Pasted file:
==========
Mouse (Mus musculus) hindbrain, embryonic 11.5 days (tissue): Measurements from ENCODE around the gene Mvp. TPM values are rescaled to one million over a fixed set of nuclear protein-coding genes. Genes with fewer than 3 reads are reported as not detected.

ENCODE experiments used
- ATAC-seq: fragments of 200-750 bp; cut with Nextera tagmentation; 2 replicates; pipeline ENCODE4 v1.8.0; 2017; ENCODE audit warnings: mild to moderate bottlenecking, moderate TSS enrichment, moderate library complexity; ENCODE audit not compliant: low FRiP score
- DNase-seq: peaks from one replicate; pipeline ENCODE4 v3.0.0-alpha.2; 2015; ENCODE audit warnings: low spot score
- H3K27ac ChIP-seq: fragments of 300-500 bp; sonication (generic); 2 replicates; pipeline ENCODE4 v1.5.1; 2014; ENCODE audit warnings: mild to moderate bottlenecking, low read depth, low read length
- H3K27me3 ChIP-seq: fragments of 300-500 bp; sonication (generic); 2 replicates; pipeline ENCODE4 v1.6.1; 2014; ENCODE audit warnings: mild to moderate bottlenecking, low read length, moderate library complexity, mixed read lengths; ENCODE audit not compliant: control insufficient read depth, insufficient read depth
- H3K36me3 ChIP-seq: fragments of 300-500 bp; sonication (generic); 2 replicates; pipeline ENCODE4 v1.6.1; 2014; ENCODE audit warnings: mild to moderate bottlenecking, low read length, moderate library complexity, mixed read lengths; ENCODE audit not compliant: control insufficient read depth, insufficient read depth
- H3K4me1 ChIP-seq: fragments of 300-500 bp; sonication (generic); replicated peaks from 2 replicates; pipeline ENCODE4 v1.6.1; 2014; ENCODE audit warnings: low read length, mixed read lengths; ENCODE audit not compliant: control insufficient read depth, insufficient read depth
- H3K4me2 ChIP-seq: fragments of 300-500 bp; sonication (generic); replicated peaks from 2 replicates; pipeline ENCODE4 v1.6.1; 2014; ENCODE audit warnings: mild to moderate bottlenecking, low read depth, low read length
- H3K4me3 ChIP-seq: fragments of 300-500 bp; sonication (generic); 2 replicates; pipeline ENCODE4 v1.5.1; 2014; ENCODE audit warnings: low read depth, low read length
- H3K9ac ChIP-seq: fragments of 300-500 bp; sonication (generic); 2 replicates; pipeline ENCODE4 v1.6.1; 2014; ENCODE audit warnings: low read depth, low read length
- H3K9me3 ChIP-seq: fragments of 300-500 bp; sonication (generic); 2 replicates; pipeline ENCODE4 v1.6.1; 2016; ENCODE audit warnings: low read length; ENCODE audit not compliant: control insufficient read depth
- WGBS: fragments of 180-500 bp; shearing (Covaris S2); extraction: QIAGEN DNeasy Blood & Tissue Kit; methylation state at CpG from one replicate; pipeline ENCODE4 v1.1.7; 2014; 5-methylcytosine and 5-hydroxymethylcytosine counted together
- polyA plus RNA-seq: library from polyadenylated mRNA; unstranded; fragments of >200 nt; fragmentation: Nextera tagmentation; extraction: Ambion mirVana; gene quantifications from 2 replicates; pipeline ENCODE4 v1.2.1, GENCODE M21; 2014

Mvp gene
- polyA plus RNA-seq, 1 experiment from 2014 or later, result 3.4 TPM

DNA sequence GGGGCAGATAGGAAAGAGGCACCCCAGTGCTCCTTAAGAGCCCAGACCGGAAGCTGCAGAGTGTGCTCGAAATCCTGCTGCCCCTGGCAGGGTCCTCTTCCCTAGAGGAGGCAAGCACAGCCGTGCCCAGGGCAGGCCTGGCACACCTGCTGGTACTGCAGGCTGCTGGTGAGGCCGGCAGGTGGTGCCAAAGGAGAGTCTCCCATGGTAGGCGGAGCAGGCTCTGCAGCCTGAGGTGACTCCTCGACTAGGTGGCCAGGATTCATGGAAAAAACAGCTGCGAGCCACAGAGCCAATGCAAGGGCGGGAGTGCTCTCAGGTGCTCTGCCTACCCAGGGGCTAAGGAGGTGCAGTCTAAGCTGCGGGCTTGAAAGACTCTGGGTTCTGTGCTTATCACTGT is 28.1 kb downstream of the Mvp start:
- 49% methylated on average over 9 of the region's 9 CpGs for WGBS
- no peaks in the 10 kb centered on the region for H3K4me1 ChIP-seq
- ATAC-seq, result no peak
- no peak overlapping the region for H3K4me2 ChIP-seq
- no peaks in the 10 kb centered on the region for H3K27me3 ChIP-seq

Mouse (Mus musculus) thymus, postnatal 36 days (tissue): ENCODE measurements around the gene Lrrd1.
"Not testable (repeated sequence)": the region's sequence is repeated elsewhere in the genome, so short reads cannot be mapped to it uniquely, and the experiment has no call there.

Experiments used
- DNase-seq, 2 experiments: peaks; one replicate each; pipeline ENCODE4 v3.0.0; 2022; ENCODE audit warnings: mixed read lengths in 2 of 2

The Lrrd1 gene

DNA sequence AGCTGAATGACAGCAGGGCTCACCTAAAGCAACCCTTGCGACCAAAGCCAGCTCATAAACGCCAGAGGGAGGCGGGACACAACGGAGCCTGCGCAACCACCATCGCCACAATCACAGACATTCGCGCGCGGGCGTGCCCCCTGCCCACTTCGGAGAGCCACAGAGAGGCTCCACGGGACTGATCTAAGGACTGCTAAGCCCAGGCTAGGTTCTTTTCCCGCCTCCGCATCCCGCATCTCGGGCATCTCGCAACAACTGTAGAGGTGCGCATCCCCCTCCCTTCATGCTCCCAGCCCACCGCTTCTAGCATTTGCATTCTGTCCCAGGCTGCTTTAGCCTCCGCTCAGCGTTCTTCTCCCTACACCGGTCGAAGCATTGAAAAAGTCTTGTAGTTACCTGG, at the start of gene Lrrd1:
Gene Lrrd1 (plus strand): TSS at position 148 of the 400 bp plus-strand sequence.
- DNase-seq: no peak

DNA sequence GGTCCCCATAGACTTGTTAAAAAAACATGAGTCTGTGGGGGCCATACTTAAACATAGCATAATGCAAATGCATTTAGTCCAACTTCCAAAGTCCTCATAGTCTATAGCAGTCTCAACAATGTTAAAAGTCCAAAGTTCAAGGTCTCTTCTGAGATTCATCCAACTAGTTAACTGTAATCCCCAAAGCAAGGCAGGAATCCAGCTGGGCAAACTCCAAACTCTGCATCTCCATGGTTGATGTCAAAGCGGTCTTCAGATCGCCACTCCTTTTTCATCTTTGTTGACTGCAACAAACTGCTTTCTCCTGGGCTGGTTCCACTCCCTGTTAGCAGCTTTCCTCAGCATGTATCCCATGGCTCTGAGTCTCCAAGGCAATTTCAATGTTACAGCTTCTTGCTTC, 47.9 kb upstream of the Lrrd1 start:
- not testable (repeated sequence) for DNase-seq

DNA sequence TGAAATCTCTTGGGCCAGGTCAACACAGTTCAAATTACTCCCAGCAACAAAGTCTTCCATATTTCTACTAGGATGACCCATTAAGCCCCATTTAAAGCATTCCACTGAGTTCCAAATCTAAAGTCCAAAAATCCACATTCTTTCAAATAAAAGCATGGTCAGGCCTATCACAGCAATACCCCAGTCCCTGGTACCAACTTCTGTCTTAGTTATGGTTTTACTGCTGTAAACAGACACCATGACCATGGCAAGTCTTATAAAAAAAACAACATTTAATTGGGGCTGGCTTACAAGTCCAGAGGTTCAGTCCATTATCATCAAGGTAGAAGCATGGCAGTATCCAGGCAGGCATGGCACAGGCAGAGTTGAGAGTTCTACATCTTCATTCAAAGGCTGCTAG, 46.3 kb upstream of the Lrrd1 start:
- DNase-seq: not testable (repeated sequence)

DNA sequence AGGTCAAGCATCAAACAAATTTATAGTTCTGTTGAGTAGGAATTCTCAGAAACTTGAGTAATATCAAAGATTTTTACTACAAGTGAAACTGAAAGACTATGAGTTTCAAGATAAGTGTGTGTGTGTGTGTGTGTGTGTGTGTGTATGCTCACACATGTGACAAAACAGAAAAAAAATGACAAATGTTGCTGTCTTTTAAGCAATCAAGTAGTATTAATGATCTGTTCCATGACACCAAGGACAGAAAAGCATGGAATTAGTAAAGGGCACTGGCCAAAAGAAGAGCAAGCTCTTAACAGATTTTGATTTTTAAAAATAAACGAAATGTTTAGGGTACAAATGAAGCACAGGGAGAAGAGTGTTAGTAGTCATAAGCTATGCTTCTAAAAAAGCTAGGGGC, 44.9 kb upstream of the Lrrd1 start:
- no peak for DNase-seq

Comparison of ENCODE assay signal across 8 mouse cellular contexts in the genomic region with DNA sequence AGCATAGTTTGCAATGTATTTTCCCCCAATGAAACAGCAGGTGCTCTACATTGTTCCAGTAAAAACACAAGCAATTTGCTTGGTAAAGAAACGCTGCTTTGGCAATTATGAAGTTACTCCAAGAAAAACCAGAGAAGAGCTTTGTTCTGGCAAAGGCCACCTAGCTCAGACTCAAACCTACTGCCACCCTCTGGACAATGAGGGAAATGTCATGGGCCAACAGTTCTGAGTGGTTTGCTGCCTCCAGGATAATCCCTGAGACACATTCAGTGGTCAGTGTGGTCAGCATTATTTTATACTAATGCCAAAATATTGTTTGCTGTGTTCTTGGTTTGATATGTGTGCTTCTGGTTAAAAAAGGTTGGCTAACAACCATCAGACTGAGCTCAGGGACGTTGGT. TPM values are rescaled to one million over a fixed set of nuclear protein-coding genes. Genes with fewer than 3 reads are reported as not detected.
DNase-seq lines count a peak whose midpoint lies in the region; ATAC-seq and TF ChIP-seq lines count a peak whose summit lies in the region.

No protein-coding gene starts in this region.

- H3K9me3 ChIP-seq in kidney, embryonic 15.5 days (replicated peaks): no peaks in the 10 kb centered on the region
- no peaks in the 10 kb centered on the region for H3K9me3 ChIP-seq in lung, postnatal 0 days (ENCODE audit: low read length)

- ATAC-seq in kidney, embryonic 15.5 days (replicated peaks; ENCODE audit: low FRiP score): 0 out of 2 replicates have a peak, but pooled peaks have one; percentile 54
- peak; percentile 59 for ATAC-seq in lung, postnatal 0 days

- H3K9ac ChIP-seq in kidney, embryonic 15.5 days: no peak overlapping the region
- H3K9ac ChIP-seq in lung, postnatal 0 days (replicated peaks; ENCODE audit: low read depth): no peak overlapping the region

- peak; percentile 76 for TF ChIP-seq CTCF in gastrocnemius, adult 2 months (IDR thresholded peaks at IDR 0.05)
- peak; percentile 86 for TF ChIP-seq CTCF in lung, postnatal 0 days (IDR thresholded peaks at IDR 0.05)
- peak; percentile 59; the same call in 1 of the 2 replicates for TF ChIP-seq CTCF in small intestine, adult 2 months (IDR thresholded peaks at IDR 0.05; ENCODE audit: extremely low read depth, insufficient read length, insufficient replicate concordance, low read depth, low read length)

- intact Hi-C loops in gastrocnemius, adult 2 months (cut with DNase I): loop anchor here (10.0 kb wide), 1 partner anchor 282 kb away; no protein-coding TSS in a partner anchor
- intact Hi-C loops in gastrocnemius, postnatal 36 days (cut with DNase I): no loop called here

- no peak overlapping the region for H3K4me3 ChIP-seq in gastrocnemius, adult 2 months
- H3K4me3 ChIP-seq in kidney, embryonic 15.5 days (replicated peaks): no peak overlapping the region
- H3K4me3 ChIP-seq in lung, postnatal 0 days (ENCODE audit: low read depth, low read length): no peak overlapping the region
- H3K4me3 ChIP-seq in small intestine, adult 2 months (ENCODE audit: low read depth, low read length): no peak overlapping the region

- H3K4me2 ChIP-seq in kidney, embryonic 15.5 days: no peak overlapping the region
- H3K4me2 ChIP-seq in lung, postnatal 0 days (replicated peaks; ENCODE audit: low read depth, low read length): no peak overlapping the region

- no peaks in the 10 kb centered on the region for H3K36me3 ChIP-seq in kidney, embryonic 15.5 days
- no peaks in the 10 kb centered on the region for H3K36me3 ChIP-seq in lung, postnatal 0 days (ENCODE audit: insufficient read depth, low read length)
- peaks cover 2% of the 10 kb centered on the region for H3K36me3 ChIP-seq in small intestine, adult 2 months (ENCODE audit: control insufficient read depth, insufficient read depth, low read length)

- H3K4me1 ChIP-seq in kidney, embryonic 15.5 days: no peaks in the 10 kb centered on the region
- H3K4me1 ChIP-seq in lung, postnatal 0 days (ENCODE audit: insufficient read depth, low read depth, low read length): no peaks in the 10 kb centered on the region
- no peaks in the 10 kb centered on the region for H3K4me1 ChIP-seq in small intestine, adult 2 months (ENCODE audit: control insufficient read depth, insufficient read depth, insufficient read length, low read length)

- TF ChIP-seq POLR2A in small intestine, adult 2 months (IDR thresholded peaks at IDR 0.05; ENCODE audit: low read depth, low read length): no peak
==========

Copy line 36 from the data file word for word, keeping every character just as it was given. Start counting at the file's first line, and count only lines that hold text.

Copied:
- no peak for DNase-seq